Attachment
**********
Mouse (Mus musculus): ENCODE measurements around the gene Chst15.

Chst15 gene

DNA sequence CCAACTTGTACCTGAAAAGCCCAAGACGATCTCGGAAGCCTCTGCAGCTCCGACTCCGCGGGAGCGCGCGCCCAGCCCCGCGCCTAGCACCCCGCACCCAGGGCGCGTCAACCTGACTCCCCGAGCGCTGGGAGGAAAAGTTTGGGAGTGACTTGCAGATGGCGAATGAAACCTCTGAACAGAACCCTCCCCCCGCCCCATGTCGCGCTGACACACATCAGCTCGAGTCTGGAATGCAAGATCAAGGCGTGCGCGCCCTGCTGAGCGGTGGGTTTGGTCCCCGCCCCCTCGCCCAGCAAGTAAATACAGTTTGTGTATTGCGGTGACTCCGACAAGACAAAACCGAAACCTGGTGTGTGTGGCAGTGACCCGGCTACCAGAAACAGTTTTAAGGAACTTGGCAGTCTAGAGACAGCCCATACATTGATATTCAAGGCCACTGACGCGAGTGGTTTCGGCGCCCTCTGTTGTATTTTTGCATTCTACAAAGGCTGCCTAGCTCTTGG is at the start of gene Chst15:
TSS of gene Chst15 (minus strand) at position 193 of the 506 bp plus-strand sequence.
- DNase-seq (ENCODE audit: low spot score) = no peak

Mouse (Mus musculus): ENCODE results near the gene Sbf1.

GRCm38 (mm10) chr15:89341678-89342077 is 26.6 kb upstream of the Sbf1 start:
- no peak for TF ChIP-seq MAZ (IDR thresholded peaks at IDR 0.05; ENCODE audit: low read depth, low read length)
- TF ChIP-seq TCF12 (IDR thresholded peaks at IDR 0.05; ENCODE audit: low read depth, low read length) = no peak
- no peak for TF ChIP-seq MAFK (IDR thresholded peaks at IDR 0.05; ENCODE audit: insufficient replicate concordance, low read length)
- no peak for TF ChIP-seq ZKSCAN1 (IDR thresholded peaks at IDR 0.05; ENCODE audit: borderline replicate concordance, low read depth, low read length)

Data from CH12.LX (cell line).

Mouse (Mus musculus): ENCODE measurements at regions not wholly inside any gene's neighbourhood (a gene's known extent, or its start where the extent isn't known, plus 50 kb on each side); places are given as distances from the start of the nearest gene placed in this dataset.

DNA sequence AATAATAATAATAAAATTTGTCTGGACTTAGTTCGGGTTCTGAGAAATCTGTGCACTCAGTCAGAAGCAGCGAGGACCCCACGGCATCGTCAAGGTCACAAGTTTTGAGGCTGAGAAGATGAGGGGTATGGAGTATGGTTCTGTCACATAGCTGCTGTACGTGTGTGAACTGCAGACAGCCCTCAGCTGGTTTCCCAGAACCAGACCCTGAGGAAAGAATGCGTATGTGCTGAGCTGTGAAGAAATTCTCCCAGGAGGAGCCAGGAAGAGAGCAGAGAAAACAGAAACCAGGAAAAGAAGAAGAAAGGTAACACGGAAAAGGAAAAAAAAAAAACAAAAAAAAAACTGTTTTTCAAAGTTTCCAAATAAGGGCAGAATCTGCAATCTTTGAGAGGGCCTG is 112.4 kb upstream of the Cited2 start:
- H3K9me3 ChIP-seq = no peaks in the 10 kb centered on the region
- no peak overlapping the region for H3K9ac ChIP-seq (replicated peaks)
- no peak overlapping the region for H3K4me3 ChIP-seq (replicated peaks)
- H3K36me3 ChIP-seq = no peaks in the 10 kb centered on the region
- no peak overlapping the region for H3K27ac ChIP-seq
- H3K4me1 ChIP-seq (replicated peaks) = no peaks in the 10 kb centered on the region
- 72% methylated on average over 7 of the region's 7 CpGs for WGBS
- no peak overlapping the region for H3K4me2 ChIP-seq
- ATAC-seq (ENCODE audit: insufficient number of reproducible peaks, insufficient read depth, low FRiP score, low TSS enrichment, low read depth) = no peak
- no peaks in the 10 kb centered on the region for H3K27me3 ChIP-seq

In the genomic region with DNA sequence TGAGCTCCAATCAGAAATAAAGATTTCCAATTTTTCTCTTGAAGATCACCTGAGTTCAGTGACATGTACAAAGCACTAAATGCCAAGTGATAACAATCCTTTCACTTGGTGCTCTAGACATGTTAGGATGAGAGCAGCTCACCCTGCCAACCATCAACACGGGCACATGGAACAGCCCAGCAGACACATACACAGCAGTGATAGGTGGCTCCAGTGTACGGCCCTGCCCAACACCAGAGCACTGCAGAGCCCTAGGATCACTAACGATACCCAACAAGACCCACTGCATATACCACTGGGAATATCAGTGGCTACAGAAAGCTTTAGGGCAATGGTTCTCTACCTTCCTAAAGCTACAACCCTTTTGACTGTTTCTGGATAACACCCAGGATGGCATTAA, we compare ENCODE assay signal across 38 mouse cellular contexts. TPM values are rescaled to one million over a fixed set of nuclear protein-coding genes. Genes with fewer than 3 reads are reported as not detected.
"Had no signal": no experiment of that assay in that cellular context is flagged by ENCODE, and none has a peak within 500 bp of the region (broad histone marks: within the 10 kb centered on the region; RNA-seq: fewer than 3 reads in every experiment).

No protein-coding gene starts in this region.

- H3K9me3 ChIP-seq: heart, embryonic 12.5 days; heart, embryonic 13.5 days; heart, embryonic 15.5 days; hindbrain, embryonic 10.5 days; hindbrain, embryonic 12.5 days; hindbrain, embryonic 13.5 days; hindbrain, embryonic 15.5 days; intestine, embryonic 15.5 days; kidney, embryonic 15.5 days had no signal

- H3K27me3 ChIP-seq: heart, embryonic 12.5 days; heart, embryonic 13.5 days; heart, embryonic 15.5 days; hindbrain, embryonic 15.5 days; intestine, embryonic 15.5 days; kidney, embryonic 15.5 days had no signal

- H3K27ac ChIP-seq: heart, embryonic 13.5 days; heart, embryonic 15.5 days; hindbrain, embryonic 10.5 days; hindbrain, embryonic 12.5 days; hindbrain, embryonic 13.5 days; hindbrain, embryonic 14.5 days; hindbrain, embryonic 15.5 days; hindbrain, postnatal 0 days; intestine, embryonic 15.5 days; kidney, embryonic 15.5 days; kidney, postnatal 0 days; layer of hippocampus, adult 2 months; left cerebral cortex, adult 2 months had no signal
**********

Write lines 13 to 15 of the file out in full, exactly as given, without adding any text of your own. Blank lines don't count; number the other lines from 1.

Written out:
Mouse (Mus musculus): ENCODE measurements at regions not wholly inside any gene's neighbourhood (a gene's known extent, or its start where the extent isn't known, plus 50 kb on each side); places are given as distances from the start of the nearest gene placed in this dataset.

DNA sequence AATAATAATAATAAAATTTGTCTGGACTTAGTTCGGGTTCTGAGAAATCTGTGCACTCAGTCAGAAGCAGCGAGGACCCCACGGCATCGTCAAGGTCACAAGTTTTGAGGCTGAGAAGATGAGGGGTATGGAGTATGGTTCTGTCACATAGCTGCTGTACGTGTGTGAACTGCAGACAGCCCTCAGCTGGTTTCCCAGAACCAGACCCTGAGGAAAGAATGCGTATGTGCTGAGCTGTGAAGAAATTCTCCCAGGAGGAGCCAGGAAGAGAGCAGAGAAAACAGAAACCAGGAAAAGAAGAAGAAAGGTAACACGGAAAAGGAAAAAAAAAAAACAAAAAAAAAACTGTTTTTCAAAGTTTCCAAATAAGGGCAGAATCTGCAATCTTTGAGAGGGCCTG is 112.4 kb upstream of the Cited2 start:
- H3K9me3 ChIP-seq = no peaks in the 10 kb centered on the region